The Real Deal Miami

Miami Beach commission to vote on convention center hotel

Portman also unveiled updated renderings for the hotel, slated to open in Nov. 2018

May 19, 2015 09:45AM
By Ina Cordle and Katherine Kallergis

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Updated renderings of the Miami Beach Convention Center Hotel (Credit: John Portman & Associates)

Updated renderings of the Miami Beach Convention Center Hotel (Credit: John Portman & Associates)

After a nod from Miami Beach City Manager Jimmy Morales, the city commission will vote Wednesday on Portman Holdings’ proposed convention center hotel, The Real Deal has learned.

Morales has added the convention center hotel item to the Miami Beach City Commission’s agenda: “a resolution accepting the recommendation of the city manager… for the development of a Convention Headquarter Hotel adjacent to the Miami Beach Convention Center.”

The city manager’s approval was required by May 20 for the commission to weigh in. If approved by the commission, the administration then would be authorized to negotiate a development and ground lease agreement with Portman. The final agreement would be subject to approval by the mayor and city commission.

Portman Holdings unveiled its plans on May 7 to build a 300-foot tall, 800-room convention center hotel on top of the Fillmore Miami Beach’s parking lot by November 2018.

Jack Portman, vice chairman of Portman Holdings, proposed a curved blue building adorned with gold abstract trimmings designed by his father, and the company’s founder, architect John Portman.

Portman Holdings, an Atlanta-based, family run, real estate development, investment and management company, was the only contender left bidding for the right to develop a convention center hotel.

The proposed hotel will have 701 guest rooms, 99 suites, 95,210 square feet of meeting space, 320 parking spaces, a fitness center, spa, business center, and five food and beverage establishments. The plan calls for increased tree canopy and ground floor food and beverage functions lining 17th Street to activate and energize the street level.

It will also have multiple pools in the midst of two roof-top-style gardens created by the urban design and architecture firm West 8. The gardens would be located on platforms 80 feet off the ground on both sides of the building — one facing east, the other west.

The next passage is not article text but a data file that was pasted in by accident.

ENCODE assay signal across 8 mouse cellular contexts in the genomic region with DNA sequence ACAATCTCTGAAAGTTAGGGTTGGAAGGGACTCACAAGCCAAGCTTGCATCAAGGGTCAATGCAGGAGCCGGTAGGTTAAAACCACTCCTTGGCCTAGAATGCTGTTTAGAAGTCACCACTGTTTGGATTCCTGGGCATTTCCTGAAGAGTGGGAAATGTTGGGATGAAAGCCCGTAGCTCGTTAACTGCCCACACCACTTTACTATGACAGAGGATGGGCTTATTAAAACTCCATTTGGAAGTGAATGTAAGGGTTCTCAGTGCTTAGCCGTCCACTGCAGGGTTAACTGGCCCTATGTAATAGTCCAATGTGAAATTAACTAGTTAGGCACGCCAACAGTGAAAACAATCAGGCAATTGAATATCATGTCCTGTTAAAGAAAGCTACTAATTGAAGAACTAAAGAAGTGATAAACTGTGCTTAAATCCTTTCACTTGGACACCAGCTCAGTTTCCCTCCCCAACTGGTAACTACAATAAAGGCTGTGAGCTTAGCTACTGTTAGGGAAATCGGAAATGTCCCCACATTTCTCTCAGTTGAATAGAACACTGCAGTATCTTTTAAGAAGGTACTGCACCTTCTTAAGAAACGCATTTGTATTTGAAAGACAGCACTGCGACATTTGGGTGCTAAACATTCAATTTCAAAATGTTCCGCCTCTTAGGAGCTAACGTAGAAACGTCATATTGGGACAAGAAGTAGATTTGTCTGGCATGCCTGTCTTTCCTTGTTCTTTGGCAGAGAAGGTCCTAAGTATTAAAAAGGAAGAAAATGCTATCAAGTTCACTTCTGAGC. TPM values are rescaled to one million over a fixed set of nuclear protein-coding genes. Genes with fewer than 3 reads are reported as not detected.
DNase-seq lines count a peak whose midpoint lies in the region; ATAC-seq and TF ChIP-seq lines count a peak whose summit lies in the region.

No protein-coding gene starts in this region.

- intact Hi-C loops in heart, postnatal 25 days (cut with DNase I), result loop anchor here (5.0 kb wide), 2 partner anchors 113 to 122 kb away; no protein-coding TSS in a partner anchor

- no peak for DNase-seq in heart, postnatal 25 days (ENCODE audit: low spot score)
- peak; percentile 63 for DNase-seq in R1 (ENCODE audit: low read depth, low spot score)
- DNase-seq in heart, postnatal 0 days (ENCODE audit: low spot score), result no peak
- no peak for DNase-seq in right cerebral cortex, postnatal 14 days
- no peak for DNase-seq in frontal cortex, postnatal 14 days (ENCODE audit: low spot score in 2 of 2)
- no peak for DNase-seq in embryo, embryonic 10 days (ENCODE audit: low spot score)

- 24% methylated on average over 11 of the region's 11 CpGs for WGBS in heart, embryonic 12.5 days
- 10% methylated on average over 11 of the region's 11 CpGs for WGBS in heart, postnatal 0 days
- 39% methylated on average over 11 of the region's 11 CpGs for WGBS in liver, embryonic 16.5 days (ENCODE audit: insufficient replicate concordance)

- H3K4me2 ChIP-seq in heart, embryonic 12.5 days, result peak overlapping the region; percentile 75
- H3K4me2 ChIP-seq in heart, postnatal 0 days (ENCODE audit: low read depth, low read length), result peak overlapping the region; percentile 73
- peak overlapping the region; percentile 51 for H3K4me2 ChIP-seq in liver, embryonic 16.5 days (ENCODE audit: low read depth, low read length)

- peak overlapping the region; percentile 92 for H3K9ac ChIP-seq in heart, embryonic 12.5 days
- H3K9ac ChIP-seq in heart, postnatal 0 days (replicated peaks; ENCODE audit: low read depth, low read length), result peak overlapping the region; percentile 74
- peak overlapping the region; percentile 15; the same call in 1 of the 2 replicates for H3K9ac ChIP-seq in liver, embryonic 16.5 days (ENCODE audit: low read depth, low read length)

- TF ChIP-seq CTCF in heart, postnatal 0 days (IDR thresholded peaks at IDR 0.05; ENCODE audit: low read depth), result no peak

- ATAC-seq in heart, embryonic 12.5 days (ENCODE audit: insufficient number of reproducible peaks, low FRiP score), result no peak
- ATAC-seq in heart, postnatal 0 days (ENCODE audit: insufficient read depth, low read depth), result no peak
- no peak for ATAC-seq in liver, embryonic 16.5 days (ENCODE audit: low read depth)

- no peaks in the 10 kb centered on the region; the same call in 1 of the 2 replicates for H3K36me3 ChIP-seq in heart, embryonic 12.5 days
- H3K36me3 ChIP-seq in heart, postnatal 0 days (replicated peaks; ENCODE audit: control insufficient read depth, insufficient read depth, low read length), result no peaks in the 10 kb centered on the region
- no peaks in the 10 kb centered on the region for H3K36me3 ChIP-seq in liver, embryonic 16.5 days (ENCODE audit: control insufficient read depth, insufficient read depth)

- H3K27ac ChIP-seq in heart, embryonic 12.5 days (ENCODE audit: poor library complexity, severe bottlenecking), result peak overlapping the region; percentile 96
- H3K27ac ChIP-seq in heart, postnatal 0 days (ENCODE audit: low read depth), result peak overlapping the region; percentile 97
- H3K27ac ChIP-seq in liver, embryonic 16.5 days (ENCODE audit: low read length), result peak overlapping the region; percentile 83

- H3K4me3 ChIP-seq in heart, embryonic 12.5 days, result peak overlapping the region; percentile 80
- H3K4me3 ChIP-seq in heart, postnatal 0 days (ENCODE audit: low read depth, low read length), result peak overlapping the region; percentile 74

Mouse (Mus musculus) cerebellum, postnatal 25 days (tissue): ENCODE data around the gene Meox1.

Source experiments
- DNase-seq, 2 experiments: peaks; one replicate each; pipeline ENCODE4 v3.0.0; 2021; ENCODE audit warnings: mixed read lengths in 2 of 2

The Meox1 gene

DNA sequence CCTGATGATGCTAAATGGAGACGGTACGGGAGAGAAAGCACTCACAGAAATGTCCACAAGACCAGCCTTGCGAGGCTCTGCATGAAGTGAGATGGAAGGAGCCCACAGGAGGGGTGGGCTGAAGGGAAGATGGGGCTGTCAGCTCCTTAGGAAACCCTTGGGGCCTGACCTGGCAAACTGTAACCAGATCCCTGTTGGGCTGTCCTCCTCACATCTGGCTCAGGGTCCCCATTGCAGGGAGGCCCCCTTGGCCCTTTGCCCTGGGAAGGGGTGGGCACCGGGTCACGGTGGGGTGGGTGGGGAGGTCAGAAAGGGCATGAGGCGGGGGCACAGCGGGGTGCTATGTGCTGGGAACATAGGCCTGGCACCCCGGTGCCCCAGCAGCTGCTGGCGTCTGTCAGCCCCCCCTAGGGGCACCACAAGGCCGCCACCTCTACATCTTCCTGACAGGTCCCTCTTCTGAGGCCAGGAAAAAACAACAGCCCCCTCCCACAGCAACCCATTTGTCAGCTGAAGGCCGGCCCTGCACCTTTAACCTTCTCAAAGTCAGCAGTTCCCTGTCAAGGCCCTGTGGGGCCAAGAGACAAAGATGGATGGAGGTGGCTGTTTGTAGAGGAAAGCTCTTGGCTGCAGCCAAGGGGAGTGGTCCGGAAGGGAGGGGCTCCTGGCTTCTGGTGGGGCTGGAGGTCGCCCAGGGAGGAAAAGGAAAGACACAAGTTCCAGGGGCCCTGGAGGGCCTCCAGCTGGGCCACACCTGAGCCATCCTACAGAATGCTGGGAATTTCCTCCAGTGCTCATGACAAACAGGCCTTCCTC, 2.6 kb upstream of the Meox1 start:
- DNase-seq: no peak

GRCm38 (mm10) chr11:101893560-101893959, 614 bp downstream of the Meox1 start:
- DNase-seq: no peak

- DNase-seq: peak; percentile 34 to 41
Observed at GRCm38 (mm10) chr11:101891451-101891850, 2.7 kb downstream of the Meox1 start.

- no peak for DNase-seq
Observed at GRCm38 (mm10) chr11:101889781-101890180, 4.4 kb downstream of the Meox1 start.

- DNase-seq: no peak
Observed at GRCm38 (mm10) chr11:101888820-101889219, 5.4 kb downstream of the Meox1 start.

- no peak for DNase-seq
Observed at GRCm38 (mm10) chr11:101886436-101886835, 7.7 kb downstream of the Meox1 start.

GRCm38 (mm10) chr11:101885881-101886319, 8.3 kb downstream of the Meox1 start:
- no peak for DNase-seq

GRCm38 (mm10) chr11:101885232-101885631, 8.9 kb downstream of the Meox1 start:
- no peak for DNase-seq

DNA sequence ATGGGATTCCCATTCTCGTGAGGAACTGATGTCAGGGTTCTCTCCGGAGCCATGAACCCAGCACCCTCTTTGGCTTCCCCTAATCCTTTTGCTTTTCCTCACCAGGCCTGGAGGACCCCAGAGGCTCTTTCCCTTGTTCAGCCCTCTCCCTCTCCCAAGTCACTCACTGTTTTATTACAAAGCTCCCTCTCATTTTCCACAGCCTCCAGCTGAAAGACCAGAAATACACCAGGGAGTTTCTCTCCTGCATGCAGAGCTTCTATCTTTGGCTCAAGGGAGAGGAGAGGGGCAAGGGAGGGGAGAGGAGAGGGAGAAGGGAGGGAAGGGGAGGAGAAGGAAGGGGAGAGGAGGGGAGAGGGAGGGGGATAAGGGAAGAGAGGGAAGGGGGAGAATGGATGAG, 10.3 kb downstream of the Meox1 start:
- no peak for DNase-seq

John Portman IV, chief operating officer for Portman Holdings, said the project will cost about $405 million to build. Portman Holdings will kick in $17 million toward its construction costs, a financial institution to be named later will loan $243 million, $162 million would be raised from private equity funds, and $145 million will come from an institutional investor. One institutional investor that has expressed interest is China Orient Summit Capital, a quasi-Chinese state owned financial company that has partnered with Portman Holdings on projects in the past.

In exchange for a 99-year lease, the developers promise to pay the city 4 percent of its gross revenues. Portman IV, estimated that the city will receive $2.5 billion in the course of the 99-year lease.

Jack Portman said his company has a track record of building 11 convention hotels in the United States with more than 500 rooms, plus nine additional hotels around the world with 500-plus rooms.

An agreement with the city will need to be hammered out by July in order for the item to be placed on the upcoming November 3rd ballot. Under Miami Beach law, any proposal to lease city-owned land must be approved by Miami Beach voters.

Also on Wednesday, the city commission is scheduled to vote on executing a construction manager at risk agreement for Clark Construction Group’s renovation and expansion of  the convention center. In addition, the commission will discuss the creation of the Lincoln Road Business Improvement District, and will take a final vote on cutting off the sale of alcoholic beverages at sidewalk cafes at 2 a.m., and will take an initial vote on standards for umbrellas and awnings at sidewalk cafes on Ocean Drive.